-An overview of this year’s Overland Rally at the Whistler Olympic Park, as experienced by Expedition BC.
In June of 2019, like previous years past, the Expedition BC family hitched up the Kakadu Bushranger trailer, loaded up the Sequoia with kids, clothes and food, and left the farm for another week on the road. Rather than picking a direction and meandering away from town, our destination was the Callahan Valley and the Whistler Olympic Park.
Usually we like to take our time and not race along the freeway to our destination. This trip was different though, as we had our sights set on the BC Overland Rally! In this case, it didn’t hurt taking the most direct route – the Sea 2 Sky highway hugs the edge of the Coast Mountains as it winds it’s way along the ocean, then up into the glaciated mountains between Vancouver and Whistler. Having outgrown the Sasquatch Mountain venue after only two years, the new location near Whistler was highly anticipated!
If you’re reading this because you want to know what it’s all about, the event’s motto is “Have fun, make friends, learn stuff!” The weekend, usually Thursday afternoon to Sunday morning, is packed full of instructional courses, top notch vendors and displays, food and drink, off road driving instruction and trail runs, nightly campfires and prizes, and all while camping out with a diverse group of vehicle based adventure travelers in the mountains!
I’d first like to start by clearing the air about the rally experience! Over the years I’ve heard and read comments from like-minded adventure travelers that the idea of camping together with hundreds of other people, crammed into a 20×20 space in an open field, is the very opposite type of experience they are looking for. Sure, most of us prefer to find camp in a scenic and remote spot, far away from the sights and sounds of other campers. We also fall in this category, having barely paid or camped in a regulated campground over the past decade! The rally experience is an exception, however, and one we’ll happily make year after year. I can say this after having attended eight of these events so far between the B.C.O.R. and N.W.O.R. in Washington State (same organizers). The friends we’ve made and the experiences we’ve collected at these rallies greatly outweighs the downsides of a somewhat crowded camp. It’s a family friendly culture, with offers of shared food/drinks, and invites to stranger’s campfire circles in the evenings, and trail runs during the days. We’ve often paired up with other rally goers to travel together in the days following the weekend! If the tight camping quarters is the issue, there’s always spaces along the back or in the corners for extra privacy. If you’ve never been to the rally, we encourage you to come out for one weekend to join in on the fun – it’s a highlight of the year for our travelling family!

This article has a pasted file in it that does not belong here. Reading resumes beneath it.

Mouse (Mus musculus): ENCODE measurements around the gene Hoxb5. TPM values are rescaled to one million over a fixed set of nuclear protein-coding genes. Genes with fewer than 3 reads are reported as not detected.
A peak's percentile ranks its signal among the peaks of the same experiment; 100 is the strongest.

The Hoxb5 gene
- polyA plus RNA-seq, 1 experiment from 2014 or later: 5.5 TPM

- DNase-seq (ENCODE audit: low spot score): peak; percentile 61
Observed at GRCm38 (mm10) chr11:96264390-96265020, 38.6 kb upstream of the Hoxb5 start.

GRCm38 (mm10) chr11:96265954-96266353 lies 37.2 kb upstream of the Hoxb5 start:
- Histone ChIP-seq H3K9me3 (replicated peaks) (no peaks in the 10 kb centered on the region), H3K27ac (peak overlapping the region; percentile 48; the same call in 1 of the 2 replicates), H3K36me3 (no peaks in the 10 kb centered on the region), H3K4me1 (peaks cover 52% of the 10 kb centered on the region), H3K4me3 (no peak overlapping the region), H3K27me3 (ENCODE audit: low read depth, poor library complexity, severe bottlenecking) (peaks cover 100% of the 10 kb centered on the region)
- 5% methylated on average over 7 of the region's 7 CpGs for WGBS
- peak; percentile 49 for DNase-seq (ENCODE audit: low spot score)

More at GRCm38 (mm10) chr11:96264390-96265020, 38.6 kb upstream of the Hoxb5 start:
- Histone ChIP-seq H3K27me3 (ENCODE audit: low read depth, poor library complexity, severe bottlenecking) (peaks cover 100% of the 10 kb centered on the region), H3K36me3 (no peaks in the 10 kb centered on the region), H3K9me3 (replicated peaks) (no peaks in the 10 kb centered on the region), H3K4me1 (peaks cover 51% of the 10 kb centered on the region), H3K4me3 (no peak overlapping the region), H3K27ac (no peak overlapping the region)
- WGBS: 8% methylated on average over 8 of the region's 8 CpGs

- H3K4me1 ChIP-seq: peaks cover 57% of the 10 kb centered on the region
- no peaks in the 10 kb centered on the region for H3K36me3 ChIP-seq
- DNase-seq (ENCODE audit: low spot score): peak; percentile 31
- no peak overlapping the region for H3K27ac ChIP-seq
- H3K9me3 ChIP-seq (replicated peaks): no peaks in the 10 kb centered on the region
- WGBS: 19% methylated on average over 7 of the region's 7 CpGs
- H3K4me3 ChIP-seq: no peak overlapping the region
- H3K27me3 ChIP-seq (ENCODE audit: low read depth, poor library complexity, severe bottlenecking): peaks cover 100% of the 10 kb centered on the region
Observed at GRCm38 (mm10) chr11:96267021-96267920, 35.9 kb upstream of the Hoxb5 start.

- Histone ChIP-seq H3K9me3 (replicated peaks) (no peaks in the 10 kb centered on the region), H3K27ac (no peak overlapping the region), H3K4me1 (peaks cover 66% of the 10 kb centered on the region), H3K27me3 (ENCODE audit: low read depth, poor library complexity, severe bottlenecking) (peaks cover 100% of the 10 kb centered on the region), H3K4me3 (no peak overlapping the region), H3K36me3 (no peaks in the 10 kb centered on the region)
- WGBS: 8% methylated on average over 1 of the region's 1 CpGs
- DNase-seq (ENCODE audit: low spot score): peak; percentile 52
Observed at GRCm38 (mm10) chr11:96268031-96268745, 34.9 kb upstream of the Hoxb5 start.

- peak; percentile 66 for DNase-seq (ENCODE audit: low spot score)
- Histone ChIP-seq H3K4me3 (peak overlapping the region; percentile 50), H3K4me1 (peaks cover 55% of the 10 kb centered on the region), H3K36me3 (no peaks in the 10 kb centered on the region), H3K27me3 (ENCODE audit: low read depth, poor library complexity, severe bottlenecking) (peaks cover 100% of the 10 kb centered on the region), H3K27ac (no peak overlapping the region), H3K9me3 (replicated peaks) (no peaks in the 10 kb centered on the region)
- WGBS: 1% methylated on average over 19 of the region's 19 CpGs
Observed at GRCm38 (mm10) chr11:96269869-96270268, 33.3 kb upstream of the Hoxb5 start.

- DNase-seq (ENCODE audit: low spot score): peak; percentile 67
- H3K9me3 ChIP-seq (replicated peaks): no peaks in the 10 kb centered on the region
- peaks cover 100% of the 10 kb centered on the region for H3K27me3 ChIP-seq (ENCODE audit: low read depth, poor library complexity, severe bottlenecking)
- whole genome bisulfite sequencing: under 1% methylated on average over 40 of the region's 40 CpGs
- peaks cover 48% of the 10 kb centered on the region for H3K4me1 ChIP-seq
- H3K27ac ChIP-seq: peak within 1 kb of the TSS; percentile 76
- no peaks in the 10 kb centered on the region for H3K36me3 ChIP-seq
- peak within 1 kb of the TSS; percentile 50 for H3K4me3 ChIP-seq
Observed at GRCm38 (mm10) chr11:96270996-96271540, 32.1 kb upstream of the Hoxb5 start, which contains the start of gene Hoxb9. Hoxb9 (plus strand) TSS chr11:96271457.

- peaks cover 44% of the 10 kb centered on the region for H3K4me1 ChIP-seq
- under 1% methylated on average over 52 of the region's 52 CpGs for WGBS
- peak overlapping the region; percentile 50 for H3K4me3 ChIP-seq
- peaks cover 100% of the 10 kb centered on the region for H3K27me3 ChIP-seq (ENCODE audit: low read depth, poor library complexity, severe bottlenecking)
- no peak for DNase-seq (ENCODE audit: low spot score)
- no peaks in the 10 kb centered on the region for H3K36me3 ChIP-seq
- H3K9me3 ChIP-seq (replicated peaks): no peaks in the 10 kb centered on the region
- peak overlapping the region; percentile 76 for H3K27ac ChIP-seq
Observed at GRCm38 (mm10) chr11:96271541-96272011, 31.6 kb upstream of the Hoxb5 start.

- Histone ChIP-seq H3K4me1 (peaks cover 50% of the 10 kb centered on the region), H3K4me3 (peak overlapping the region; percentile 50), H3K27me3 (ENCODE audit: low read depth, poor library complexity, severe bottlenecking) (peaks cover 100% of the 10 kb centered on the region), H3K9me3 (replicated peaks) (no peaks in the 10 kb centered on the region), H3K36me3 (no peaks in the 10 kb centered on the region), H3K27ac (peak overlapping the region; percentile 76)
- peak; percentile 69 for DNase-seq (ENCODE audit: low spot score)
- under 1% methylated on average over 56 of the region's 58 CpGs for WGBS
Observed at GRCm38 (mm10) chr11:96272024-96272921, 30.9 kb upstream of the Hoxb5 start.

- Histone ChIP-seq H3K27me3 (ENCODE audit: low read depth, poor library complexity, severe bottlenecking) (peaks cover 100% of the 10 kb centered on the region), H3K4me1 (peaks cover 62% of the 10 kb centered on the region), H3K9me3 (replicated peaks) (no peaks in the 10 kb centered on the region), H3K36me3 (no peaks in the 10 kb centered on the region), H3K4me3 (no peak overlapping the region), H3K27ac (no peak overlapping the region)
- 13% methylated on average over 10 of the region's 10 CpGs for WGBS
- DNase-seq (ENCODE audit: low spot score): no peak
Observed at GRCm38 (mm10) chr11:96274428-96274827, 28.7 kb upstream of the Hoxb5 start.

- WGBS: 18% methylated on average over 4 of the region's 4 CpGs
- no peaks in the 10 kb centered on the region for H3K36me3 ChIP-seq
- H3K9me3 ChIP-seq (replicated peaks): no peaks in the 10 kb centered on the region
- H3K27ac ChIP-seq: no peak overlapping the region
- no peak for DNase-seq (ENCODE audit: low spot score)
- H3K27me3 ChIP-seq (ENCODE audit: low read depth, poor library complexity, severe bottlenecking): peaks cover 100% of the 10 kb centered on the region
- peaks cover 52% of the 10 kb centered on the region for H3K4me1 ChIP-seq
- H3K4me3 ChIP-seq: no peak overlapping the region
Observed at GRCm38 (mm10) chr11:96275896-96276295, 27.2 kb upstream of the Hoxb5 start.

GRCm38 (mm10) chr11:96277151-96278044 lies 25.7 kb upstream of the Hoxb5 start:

We arrived early on Thursday and setup side-by-side with some friends you’ve seen in our trip reports before, Jeff and family in their Powerwagon/Kakadu Bushranger setup. Usually late June in Southwestern BC is warm and sunny, but this area was experiencing some localized rain showers to start the weekend, with the forecast trending toward sunnier skies closer to Sunday. My personal favourite thing to do is stroll around and check out the other camp setups. This usually takes me all weekend to accomplish as conversations are struck up about rigs and equipment, past travels and ideas for the future. I’ve found most attendees are quite happy to share info about their setups and are open to questions.